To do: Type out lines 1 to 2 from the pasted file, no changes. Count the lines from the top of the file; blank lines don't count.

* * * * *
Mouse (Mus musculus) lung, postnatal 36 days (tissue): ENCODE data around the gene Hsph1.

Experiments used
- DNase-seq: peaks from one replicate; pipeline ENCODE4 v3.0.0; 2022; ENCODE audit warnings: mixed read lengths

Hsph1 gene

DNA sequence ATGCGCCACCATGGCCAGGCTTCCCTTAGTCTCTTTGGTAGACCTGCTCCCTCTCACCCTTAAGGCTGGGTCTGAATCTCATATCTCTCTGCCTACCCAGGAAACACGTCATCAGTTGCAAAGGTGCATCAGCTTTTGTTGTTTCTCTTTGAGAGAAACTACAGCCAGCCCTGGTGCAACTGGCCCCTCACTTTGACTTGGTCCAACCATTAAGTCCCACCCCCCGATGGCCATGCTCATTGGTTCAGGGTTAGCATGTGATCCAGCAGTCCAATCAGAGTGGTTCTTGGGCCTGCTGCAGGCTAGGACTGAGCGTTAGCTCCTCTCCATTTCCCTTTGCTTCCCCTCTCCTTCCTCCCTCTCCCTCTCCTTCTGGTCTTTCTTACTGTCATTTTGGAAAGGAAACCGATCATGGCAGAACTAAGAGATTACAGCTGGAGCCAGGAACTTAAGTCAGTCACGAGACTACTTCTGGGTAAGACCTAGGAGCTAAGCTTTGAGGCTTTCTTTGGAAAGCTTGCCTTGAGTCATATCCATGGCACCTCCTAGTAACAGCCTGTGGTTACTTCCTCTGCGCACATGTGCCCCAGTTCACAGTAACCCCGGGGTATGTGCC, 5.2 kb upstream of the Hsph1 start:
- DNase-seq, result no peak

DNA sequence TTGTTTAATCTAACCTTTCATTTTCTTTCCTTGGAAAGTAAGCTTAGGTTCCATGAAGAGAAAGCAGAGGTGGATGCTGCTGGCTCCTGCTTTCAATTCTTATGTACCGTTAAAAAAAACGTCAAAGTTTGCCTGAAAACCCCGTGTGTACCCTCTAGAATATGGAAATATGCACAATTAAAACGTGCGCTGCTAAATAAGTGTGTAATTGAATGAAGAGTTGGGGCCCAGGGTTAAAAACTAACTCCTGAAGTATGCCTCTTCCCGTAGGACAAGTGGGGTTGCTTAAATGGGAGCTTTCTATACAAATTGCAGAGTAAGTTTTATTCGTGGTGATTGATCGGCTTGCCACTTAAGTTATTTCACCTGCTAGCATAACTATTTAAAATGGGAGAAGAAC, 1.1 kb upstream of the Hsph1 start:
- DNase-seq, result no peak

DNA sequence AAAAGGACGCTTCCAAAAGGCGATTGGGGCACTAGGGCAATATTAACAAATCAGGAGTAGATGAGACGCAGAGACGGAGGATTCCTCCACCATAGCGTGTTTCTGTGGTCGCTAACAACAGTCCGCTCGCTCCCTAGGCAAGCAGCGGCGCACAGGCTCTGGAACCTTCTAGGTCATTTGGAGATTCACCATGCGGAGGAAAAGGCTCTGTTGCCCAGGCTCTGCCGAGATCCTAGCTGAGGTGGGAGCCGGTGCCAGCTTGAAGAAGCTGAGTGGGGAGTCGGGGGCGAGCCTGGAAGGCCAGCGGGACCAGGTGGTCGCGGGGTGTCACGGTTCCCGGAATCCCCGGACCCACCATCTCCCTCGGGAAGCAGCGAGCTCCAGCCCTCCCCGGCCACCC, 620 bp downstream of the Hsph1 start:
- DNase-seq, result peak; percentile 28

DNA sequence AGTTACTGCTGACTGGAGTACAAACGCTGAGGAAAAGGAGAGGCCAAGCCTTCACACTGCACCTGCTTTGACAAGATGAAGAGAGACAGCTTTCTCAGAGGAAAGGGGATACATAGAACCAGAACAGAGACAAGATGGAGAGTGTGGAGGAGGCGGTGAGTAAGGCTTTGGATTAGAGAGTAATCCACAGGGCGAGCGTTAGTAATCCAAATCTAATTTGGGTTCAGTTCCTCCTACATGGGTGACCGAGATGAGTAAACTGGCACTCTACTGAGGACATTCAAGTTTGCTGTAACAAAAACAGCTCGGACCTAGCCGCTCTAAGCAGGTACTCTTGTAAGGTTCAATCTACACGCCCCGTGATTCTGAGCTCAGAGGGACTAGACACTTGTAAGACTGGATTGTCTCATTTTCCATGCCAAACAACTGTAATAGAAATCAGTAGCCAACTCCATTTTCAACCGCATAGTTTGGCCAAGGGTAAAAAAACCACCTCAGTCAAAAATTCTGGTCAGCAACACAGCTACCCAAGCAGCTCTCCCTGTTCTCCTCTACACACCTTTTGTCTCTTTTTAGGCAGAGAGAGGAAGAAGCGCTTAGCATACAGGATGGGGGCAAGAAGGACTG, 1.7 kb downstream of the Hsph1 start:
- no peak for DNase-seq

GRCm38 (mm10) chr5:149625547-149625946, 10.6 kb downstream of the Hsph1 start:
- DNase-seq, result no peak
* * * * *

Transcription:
Mouse (Mus musculus) lung, postnatal 36 days (tissue): ENCODE data around the gene Hsph1.

Experiments used